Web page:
Pollution in park lake must be addressed says McCusker

A LOCAL councillor has hit out at the DoE for issuing a grant scheme on improving water quality while not dealing with “serious pollution issues” at Lurgan Park.

Environment Minister Alex Attwood this week announced a £100,000 scheme for groups improving water quality in their area.

“The competitive grant scheme is aimed at voluntary and community groups, local councils and other not-for-profit organisations,” said Ulster Unionist Cllr Colin McCusker.

The scheme, which has £100,000 to be spent before the end of March 2014, will award up to £10,000 for small projects which will contribute to the improvement of water quality in their local area.

Cllr McCusker said: While I welcome this scheme and the merits behind it, and the potential it has to achieve, I do have to query the logic in relation to the water quality in Lurgan Park.

“It has been known for quite a while now, that from time to time, Lurgan Lake suffers pollution from run-off, and what is known as ‘grey water’. This grey water is from washing machines and baths, and is being allowed to enter the wrong sewerage system, thus causing pollution and fish kills.

“So on the one hand we have the DOE Minister handing out money to groups to help improve water quality, but meanwhile the Northern Ireland Environment Agency is unable or unwilling to stop this type of pollution, which is their responsibility.

“What’s the point in Craigavon Council, or any local angling group for that matter, applying for £10,000 to improve the water quality in Lurgan Lake, when from time to time, the lake will be polluted – it just doesn’t make sense.

“I have no doubt that local community groups would like to work in partnership with the Northern Ireland Environment Agency to stop the pollution of Lurgan Lake, rather than trying to improve the quality of their local water environment with one hand tied behind their back.”

Environment Minister Alex Attwood said: “Injecting £100,000 to improve Northern Ireland’s waterways should be welcome news.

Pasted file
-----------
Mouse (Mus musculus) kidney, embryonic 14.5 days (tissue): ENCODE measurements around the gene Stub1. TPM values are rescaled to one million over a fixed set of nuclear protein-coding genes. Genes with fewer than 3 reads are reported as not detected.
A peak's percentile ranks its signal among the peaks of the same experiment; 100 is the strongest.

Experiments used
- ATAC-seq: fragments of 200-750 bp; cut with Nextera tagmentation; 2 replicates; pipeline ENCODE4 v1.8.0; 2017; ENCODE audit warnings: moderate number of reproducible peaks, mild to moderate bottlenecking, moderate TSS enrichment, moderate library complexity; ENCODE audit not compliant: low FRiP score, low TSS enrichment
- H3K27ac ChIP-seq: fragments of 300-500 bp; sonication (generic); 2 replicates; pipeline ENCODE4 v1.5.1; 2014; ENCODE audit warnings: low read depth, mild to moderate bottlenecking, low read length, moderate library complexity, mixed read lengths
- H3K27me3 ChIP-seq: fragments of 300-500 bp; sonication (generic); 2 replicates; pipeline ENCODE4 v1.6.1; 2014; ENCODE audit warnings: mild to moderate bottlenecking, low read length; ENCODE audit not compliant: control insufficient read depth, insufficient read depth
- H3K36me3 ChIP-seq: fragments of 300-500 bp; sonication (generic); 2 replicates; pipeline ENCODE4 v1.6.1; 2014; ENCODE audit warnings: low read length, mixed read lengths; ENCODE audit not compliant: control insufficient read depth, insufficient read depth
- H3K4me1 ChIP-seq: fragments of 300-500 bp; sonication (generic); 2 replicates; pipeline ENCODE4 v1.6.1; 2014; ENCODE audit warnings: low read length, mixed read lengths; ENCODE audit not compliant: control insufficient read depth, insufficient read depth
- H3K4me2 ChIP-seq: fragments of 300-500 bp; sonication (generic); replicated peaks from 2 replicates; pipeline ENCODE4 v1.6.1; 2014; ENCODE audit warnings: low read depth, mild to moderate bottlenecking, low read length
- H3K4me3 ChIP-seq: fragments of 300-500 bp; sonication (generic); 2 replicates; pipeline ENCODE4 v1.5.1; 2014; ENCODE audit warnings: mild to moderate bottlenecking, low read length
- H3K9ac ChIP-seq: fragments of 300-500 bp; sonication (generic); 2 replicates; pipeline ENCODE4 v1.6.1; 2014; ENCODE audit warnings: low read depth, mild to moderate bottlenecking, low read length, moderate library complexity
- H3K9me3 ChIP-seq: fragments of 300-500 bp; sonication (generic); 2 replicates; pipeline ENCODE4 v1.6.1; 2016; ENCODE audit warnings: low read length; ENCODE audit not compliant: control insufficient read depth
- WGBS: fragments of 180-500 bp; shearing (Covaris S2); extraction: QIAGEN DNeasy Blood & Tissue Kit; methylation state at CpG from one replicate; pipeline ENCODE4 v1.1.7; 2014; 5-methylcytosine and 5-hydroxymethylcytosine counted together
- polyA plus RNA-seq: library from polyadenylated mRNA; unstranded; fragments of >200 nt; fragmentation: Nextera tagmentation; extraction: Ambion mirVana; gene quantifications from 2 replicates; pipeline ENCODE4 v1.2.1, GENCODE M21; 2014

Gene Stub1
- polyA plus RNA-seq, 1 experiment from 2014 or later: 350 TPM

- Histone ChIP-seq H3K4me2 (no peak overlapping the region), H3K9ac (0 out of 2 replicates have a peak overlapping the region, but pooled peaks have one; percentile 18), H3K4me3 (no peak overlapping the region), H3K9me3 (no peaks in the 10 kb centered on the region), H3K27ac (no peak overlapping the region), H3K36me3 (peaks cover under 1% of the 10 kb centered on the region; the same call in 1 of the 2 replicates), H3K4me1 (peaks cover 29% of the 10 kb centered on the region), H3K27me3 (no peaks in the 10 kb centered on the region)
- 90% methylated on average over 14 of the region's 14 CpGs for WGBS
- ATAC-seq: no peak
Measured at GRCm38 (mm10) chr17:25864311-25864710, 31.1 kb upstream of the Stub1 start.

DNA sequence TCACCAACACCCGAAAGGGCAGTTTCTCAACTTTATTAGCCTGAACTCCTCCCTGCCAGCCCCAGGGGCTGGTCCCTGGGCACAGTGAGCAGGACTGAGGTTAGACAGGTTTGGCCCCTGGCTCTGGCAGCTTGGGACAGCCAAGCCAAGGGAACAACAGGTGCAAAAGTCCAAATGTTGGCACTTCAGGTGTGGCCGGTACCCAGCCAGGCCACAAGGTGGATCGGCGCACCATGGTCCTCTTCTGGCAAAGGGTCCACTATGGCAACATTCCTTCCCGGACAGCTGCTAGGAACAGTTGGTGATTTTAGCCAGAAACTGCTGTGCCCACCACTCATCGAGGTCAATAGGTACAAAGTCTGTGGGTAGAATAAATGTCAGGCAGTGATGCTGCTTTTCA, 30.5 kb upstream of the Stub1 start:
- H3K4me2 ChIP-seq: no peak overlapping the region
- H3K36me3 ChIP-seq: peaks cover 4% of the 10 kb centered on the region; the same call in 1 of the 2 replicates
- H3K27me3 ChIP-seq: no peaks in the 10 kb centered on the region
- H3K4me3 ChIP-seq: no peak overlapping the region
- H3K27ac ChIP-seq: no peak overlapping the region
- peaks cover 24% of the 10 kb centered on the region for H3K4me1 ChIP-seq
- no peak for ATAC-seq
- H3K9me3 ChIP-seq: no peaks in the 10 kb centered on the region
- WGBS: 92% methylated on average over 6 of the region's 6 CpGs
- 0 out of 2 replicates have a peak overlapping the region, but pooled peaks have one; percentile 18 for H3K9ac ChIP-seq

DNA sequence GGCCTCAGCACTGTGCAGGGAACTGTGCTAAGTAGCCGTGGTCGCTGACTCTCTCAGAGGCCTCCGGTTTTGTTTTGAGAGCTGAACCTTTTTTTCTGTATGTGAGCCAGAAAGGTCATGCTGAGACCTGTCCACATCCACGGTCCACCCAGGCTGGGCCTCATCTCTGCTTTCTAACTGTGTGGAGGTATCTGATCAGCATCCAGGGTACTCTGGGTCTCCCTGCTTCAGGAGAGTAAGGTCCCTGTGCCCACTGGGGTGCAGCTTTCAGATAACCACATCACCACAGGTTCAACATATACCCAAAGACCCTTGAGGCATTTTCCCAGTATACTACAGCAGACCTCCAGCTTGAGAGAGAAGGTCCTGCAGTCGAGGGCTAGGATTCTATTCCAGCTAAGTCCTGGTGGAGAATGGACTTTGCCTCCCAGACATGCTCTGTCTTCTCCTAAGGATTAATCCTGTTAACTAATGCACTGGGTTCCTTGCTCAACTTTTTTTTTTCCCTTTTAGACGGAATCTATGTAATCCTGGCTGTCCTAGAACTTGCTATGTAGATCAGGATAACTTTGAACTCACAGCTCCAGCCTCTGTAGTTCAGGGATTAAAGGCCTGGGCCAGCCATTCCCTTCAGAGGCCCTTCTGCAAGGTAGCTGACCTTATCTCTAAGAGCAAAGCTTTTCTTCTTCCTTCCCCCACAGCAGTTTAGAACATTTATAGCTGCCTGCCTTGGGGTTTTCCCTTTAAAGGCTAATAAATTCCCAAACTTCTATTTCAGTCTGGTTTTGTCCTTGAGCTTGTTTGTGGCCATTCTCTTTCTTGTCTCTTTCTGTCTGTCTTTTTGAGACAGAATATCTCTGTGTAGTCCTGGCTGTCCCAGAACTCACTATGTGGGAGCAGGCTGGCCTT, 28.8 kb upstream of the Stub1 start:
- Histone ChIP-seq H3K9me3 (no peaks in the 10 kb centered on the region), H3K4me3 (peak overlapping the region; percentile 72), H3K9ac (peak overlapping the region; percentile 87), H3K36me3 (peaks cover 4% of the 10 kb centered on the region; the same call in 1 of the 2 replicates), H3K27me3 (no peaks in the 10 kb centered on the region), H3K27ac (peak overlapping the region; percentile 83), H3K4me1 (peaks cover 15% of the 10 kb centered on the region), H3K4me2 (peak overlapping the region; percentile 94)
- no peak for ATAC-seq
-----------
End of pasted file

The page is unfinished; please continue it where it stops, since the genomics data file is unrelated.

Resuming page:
“Councillor McCusker highlights an important water quality issue, which is the impact that misconnected domestic appliances, such as washing machines and dishwashers, can have on our waterways.”

He said the DoE has been working for a number of years to tackle this widespread problem.

Mr Attwood said it usually occurs when homeowners install new domestic appliances such as dishwashers or washing machines, or build an additional bathroom and mistakenly plumb the discharge to a storm water drain, rather than to the sewer.

The discharge flows to the nearest waterway where it causes pollution, rather than being discharged to the sewer where it will be properly treated.

The minister added that this can be every bit as serious as the ‘traditional’ forms of pollution such as farms or untreated sewage.”

Mr Attwood said: “Lurgan Park Lake has been checked and no significant impact from misconnections has been found.

“However, if the public is aware of specific or newly occurring problems, staff from my department shall be glad to investigate.

“Pollution comes from a myriad of sources, including the homes of ordinary members of the public.

“All of us have a part to play in preventing water pollution and making real changes to protect our environment. Public groups can apply for money to help them do so through my recently announced release of £100,000 in grants to improve water quality.”

A spokesperson for Craigavon Council said: “Lurgan Park Lake, is fed by two streams which council have no control over. With regards to the main stream feeding the lake, we are aware of grey water from other sources entering this stream and then the lake.

“We are unable to prevent this due to its sporadic nature, however, while seeing the frothy ‘grey’ water enter the lake, we have not seen any evidence of fish kill, due to this pollution or any other source of pollution.

“It is very hard to trace any source of pollution. In addition, council have undertaken a water assessment of the lake to determine its water quality and determine any pollutants which may be in the lake.”

The spokesperson said the council is set to make an application to the DoE in relation to the Water Quality Improvement scheme.